Divide and conquer–The Redistricting Way
The redistricting trial finished its closing arguments last week in federal court, with some interesting statements being made by both sides. At stake are not only the boundaries of the current 32 congressional districts in Texas but four new districts allocated Texas as a result of the population growth of the state, primarily fueled by a growth in the number of Hispanics. With four new districts in the mix it creates even more challenges are legislators in Austin worked to create the new maps before the biennium session was over. What you’ll start to see as you look at these districts and others across the state is an interesting approach that seems to splinter urban centers by paring the urban areas with rural areas surrounding the cities. It’s a sort of divide and conquer strategy employed by Republican lawmakers to attempt to keep a Republican majority.
The Texas Tribune provides a good visualization of how the new maps ended up compared with how they were before, including the new districts planned for Bexar/Travis, Tarrant/Dallas, Harris, and the Valley. As you can see, several of the new districts seem to take gerrymandering to the extreme, such as the new 35th district split between Bexar and Travis counties. I call it the “IH-35 road trip” district in that it follows IH-35 to link the two urban areas. Many believe it was drawn to force Rep. Lloyd Doggett (D-Austin) into a tight race in the Democratic primary by pitting him against a young Hispanic legislator from San Antonio. After the vetting ended, Joaquin Castro ended up being the challenger to Doggett, who is having to leave his current district to run for this seat.
Hispanics accounted for 65% of Texas’ growth of 25 million this past decade and should have fostered the creation of at least two Hispanic Opportunity Districts, possibly three. However, some would argue that only one new HOD was created during this last redistricting drive by Republicans, that being the 35th District running from the southeastern section of Travis County, primarily Hispanic, down IH-35 to downtown San Antonio, including the Westside. It’s primarily Hispanic and should help open the door for a new Hispanic representative in Texas. However, in drawing the district the Republicans also tried to box out Doggett in his own district, essentially pulling a land swap (“we’ll give you a Hispanic district provided we get to take another district for ourselves”).
One of the challenges Republicans are starting to face with redistricting in Texas is the continued growth of the urban areas of Texas in Austin, Dallas, El Paso, Fort Worth, Houston, and San Antonio. These areas continue to grow as more companies relocate workers and increase jobs in the areas. With the growth of financial, technology, and oil and gas industries during the past decade the urban areas are seeing an influx in workers from around the country. That influx has also tended to start creating blue urban areas, since many of the workers are bringing their own values with them and infusing them into the areas.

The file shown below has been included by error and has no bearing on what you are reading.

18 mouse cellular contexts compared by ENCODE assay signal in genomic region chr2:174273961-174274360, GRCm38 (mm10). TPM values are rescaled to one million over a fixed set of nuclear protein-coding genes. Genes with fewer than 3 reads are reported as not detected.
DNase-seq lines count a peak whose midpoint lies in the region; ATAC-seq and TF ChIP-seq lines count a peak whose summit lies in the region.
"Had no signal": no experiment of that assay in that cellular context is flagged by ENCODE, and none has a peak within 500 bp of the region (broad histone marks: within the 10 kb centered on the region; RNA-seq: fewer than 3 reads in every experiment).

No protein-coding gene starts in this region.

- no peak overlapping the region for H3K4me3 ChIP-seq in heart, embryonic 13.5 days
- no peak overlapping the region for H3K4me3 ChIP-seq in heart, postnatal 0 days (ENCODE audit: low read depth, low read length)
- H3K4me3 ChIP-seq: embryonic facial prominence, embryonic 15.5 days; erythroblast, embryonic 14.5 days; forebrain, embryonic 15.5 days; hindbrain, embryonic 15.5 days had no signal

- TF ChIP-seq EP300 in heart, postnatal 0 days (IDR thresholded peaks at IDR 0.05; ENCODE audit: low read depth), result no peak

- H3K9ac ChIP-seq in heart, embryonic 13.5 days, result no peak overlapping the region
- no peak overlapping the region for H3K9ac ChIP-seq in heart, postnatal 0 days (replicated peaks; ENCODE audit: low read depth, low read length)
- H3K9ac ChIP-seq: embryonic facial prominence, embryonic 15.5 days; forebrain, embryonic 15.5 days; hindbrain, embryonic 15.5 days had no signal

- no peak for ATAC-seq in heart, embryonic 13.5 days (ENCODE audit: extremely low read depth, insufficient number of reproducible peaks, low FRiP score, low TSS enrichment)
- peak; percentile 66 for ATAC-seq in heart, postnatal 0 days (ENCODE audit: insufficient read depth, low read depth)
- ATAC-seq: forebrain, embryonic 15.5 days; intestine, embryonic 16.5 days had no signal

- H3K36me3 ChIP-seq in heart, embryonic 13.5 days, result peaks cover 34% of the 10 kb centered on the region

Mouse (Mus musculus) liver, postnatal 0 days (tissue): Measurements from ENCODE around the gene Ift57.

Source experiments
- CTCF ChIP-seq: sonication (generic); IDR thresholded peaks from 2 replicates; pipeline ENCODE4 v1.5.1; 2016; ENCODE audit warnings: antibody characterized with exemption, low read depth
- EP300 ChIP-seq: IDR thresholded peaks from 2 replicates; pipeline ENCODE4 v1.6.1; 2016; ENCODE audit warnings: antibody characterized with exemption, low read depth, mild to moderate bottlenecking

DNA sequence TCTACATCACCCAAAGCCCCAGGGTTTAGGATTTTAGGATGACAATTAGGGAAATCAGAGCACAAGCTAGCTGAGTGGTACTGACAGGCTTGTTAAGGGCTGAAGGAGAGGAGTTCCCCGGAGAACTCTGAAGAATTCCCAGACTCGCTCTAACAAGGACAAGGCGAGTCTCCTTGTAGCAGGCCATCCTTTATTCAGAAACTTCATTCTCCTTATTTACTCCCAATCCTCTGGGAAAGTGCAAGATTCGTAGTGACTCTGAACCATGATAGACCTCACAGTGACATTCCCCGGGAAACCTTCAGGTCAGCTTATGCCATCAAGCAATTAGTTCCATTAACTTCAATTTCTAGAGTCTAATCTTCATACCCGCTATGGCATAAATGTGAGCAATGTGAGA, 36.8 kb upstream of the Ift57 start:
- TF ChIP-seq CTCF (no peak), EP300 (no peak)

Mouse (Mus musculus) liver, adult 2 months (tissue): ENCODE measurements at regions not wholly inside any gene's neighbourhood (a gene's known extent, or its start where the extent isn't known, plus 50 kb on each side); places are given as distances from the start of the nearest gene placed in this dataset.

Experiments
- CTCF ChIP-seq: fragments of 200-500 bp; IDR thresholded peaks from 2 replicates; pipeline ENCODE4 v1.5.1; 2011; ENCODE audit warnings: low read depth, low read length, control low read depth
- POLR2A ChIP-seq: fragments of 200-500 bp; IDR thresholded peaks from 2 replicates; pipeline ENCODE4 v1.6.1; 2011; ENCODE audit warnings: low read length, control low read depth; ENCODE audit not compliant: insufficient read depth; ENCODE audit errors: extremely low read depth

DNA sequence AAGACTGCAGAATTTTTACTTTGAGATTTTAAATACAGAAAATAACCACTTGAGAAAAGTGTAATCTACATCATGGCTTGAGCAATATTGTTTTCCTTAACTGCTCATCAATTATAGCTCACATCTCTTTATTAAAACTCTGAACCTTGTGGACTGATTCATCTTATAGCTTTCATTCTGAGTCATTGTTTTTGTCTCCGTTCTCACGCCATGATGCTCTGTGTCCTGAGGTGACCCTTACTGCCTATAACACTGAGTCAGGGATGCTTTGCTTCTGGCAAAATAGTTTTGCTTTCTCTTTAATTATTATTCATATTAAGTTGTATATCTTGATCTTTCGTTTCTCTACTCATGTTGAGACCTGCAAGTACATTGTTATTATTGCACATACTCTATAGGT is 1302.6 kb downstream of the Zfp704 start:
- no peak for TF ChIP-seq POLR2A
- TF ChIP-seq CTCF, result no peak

Looking at a map of the 2010 Texas gubernatorial race, you’ll see the blue counties are mostly in the urban areas and the Valley. The same holds true for the 2008 presidential race. This has to worry some Republicans who know that redistricting is designed to balance the districts with population. If the growth in population focuses on urban areas where the residents are more likely to be Democrats, something has to be done to maximize as many districts for Republicans as possible.
Welcome to “divide and conquer,” a strategy where an urban area is essentially splintered into multiple districts and paired with rural areas that tend to vote more Republican. By dividing up the urban area into a bunch of districts it’s much easier to dilute the vote and attempt to hold the district for a Republican seat. This is what has happened with Travis County where currently it’s represented by the 10th, 21st, and 25th Districts. With the new maps it will be broken up into the 10th, 17th, 21st, 25th, and the newly created 35th. Each district essentially has a sliver of Travis in it and mostly consists of rural areas around Travis.
During closing arguments in the redistricting trial held in San Antonio this past week a query by one of the judges seems to set the stage for a redraw of the maps. “Judge Xavier Rodriguez, a former judge on the Texas Supreme Court who was appointed to the federal bench by President George W. Bush, repeatedly questioned Schenck, asking if the state felt compelled to apportion the four new congressional districts to reflect the fact that most of the state’s population increase came from minority populations. Schenck denied that the state had any such obligation,” according to a report in the San Antonio Express-News.
What is certain is that any thought that Republicans can keep this strategy of dividing up the urban areas to retain seats is very questionable. Any decision in the San Antonio trial will most likely follow a decision in another federal court in Washington, reviewing if the maps are legally enforceable or not.
We’ll see how divided Texas will end up being after it’s all said and done.